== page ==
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The great American writer Thomas Wolfe (1900-1938) is remembered especially for four novels: You Can’t Go Home Again, Of Time and the River, The Web and the Rock, and Look Homeward, Angel, which is my favorite. Although it’s a work of fiction, the book’s protagonist, Eugene Gant, is largely a stand-in for Wolfe himself. The author sets the stage for Look Homeward, Angel¬†with an introductory poem:

. . . A stone, a leaf, an unfound door; of a stone, a leaf, a door. And of all the forgotten faces.

Naked and alone we came into exile. In her dark womb we did not know our mother’s face; from the prison of her flesh we come into the unspeakable and incommunicable prison of this earth.

Which of us has known his brother? Which of us has looked into his father’s heart? Which of us has not remained forever prison pent? Which of us is not forever a stranger and alone?

O waste of loss, in the hot mazes, lost, among bright stars on this most weary unbright cinder, lost! Remembering speechlessly we seek the great forgotten language, the lost lane-end into heaven, a stone, a leaf, an unfound door. Where? When?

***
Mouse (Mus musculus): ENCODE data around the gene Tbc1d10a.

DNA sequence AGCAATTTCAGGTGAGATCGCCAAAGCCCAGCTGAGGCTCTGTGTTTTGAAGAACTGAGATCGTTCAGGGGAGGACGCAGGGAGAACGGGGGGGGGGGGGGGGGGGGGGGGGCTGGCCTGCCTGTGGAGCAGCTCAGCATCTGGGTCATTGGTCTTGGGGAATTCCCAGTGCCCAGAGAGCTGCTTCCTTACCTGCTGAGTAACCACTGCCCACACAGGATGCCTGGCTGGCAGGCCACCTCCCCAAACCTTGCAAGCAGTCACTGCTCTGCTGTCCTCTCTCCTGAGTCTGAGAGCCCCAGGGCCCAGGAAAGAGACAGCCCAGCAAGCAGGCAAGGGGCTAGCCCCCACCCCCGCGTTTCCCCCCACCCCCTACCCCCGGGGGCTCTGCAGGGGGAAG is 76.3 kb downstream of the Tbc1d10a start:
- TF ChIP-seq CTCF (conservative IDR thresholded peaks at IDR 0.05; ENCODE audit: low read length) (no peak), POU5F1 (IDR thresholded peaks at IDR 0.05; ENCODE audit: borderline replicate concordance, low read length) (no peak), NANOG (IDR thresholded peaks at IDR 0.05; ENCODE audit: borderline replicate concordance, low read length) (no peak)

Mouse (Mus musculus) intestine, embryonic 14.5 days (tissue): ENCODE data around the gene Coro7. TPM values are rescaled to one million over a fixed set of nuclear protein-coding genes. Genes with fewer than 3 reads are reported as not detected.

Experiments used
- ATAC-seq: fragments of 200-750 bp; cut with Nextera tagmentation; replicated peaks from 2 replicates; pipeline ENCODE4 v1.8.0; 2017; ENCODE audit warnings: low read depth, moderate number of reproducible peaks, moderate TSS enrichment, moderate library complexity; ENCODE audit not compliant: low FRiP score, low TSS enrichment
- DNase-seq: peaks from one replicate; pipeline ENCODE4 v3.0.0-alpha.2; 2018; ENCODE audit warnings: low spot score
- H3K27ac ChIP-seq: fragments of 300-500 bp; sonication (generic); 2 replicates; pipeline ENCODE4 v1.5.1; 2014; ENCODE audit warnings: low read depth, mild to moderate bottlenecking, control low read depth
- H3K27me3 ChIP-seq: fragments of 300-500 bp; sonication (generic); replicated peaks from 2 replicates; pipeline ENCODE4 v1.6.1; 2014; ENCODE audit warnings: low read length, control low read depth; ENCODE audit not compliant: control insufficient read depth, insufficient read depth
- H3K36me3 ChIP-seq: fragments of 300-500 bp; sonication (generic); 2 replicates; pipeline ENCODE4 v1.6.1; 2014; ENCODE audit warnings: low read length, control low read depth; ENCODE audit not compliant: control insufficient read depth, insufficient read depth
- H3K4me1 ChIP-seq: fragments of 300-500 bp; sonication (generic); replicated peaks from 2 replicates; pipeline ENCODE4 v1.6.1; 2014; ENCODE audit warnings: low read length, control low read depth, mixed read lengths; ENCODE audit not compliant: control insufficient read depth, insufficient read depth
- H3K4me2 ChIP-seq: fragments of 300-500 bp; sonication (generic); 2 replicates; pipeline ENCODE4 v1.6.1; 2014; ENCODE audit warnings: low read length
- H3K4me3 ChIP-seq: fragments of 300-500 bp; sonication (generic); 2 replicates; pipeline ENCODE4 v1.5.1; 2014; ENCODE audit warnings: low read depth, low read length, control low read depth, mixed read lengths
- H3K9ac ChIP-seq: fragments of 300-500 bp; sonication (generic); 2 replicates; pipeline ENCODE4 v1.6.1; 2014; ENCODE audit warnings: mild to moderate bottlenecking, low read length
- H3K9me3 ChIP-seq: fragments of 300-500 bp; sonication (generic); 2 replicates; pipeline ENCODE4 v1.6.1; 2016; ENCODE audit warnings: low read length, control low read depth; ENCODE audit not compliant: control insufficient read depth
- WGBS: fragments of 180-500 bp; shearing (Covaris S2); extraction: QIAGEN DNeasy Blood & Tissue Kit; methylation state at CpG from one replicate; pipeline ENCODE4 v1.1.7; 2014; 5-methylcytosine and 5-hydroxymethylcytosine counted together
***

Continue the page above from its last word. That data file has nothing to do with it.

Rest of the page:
O lost, and by the wind grieved, ghost, come back again.

Thomas Wolfe as a young, 6-foot, 6-inch, pipe smoker.

What brings all this to mind is remembering that a couple of decades ago when I was between marriages, I briefly tried answering ads published by online dating sites. As it happened, one woman I began exchanging emails with wrote that she is a fan of poetry and asked that I send her my favorite poem. Without hesitation I sent her Thomas Wolfe’s existential poem and was surprised by her response, which amounted to: “If that’s your favorite poem, you sound too grim for me. Goodbye.”

Apparently I disqualified myself by being a Wolfe man.